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Sacramento Republic adds new investor, boosting case for MLS expansion


Sacramento’s MLS expansion bid could move to the front of the pack thanks to the addition of the very kind of big-money owner the bid’s group was lacking.

Businessman and philanthropist Ron Burkle has agreed to purchase a majority stake in the USL’s Sacramento Republic as the club pursues a spot in MLS. He is the founder and managing partner of Yucaipa Companies LLC, a private equity firm in California that holds a stake in many different industries.

He has experience in sports ownership as well. He is a minority owner of the Pittsburgh Penguins of the NHL, but it’s unknown how much of the team he controls. He’s also tried to purchase the NBA’s Sacramento Kings twice.

“Mr. Burkle is an exceptional leader and businessman, a champion sports owner, a dedicated philanthropist, and someone with a deep appreciation for Sacramento,” Republic CEO Kevin Nagle said in a statement. “He is the ideal person to lead the next chapter of our club.”

The addition of Burkle to the Sacramento ownership group brings some much needed stability to the financial side of their bid. They looked to be a sure thing for a place in the league when the city was one of 12 to submit applications in early 2017. They had one of the top attendance figures in the USL, a committed ownership group, and a stadium that could begin construction at any moment. However an internal squabble within their ownership structure and the inability to secure further investment derailed their efforts and forced the league to pass on them in favor of Cincinnati and Nashville.

Adding a billionaire solves that glaring problem. The move corrects the primary issue with Sacramento’s bid, the lack of an investor with deep enough pockets, and it puts them level with other leading candidates for expansion in terms of money. It also could bump them to the front of the line for the open spot in the league thanks to their shovel ready soccer specific stadium.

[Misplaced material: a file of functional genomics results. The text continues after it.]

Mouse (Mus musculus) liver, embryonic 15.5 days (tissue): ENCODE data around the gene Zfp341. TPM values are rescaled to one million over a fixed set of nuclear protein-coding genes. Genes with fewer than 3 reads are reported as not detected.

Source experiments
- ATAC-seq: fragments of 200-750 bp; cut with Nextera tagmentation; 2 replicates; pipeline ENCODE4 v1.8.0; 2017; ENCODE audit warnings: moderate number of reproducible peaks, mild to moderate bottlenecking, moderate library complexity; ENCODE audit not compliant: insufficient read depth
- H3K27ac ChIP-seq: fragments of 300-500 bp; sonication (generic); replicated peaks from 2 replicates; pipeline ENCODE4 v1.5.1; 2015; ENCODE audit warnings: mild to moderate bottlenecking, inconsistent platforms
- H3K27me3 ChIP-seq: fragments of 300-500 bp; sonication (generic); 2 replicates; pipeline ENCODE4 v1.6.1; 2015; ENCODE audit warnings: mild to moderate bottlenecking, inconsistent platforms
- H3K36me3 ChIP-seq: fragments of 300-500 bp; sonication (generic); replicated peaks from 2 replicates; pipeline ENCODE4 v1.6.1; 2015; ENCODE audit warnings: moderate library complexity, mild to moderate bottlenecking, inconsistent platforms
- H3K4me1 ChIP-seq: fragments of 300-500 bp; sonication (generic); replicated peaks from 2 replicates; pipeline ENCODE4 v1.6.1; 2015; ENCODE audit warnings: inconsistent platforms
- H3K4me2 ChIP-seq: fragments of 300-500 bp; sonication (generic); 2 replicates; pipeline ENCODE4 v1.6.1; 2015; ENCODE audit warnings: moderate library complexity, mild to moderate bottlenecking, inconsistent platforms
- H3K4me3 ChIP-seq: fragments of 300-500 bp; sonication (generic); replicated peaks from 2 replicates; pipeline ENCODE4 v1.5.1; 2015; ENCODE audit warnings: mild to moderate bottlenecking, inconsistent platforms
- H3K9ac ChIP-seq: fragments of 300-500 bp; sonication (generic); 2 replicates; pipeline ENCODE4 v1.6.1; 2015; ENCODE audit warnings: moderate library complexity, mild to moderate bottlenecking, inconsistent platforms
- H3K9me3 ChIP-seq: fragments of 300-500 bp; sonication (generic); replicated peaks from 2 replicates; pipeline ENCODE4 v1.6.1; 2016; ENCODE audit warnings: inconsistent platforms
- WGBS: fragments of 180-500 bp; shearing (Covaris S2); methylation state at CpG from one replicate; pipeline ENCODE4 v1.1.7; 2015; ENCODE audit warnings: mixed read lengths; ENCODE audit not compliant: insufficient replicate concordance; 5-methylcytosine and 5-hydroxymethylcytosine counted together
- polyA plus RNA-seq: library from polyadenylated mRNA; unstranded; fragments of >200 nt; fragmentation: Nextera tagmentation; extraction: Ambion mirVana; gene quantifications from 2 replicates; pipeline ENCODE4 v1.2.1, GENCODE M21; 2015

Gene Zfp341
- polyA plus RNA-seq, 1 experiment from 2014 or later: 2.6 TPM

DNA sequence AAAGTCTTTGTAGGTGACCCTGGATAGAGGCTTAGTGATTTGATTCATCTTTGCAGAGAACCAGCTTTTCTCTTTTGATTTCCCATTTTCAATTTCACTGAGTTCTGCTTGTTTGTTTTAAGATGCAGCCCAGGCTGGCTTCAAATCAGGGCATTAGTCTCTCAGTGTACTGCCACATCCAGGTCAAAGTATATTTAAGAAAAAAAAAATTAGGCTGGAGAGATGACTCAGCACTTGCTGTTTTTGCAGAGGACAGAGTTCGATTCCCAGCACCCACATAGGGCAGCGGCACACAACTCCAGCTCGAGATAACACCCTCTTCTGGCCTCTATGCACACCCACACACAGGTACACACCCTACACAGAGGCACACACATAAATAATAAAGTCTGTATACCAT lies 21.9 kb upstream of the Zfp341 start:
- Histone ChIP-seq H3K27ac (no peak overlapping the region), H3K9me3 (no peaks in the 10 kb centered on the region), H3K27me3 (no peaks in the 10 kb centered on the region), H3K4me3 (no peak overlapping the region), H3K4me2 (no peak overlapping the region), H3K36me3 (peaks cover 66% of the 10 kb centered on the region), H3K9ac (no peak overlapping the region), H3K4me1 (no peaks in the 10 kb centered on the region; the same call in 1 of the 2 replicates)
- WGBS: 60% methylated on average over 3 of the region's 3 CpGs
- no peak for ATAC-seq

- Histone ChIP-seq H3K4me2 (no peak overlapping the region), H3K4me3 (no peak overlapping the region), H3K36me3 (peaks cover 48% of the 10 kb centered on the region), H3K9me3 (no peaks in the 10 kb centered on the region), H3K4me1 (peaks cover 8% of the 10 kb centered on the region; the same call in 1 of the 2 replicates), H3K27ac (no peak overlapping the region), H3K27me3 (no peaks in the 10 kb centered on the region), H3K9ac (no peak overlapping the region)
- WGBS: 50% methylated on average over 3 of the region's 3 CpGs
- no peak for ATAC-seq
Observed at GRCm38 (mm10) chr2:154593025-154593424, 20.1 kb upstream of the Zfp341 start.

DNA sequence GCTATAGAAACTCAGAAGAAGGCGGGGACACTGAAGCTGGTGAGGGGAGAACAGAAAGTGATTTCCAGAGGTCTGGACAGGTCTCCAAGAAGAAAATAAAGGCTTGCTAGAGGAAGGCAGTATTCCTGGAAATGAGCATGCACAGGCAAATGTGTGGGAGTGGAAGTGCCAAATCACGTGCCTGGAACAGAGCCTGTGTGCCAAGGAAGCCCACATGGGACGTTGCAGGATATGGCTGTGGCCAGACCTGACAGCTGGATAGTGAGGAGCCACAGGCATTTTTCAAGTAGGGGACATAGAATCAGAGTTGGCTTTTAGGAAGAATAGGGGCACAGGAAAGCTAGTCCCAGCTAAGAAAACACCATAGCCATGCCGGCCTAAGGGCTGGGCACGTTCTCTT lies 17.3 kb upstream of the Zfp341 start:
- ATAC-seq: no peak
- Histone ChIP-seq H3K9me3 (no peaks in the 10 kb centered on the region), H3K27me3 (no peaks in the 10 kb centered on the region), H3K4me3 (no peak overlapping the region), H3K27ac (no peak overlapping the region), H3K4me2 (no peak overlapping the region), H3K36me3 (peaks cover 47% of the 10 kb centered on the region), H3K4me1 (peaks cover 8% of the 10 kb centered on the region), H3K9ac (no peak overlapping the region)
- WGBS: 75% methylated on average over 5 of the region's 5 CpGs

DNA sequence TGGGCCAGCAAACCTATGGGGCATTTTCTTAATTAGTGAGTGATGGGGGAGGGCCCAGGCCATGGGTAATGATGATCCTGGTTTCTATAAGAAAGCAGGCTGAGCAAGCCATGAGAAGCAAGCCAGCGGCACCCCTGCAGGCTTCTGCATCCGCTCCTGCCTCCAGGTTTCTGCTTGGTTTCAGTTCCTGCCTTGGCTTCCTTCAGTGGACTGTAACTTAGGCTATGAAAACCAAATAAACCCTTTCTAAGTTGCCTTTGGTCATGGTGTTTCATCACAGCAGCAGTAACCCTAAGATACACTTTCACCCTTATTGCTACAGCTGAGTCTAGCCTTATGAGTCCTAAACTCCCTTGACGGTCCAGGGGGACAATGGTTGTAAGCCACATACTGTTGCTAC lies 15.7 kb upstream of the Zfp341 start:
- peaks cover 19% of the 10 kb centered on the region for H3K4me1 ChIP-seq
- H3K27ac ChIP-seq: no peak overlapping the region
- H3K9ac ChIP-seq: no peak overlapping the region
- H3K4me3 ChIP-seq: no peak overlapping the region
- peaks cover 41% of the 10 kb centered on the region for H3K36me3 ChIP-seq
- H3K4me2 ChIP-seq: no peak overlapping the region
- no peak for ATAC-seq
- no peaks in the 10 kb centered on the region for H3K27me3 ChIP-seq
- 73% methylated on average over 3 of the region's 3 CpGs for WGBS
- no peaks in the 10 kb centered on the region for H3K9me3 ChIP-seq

Overall, Sacramento can now claim the complete package right here and now. The other leading cities are all missing at least one important part of their bid. St. Louis and Phoenix don’t have ready-to-go stadium plans. Detroit has piles of cash, but refuses to build a place to play. San Diego, Raleigh, Tampa, Charlotte, and the rest all haven’t improved upon their chances since first applying two years ago.

While nothing in MLS expansion is a done deal before Don Garber stamps the final paperwork, Sacramento now has everything the league is asking for when it comes to a new team. Provided they don’t experience any more setbacks, it’s hard to see another market passing them up any time soon.


  1. So MLS really shot themselves in the foot with the Crew/Austin debacle. With the addition of FC Cincy and now Austin as the last too franchises added/announced neither added to the larger American television footprint and TV rights contracts are about how many eyeballs you reach. Sure those are not small markets but neither city fills some of the gapping holes MLS has in its national TV footprint.

    Unfortunately for Sacramento neither do they. The big holes nationally are AZ, MI, and the Carolinas. Although a billionaire owner helps for sure MLS needs to focus on filling more of the holes nationally to command more in TV revenue. ATL, Minn, and Nashville all helped fill holes on the map. I really think the last spot this round is between Phoenix and Detroit sorry Sac town we all know your good for it and most deserving but does Garber?

    • I don’t think MLS stops at 28 or 32. I think they keep growing – and focus on regional rivalries. College Football model. ABC buys the time slot and shows a different game depending on locale. Cascadia plus California division. Texas plus the South.. North East etc.. promote fan travel and a local ‘championship’. Therefore they put teams with rabid fans before filling the map.

  2. The longer it takes for Sacramento to get a franchise, the more it seems like MLS doesn’t give a sh%t about fostering an American soccer culture and grass roots development of players and fans.

    • i have a bad feeling about Sacto, like it might go down the path of the Rhinos from the late 90s. Rochester were getting big crowds and people thought it would eventually join MLS. Look what’s become of it. As for other cities, I think a good solution might be to hope for CPL success next season. If it is, then maybe STL, PHX, Cosmos should join the Canadian PL with the promise rom Garber that doing so wouldn’t negate their chances of joining MLS (excluding cosmos, of course). At least technically they’ll be playing 1st division soccer.

      • Not the same thing. Sacramento will be another Portland in terms of fan support. The city is also growing rapiidly in population and expanding its economic base. Rochester is a dying “rust belt” city.

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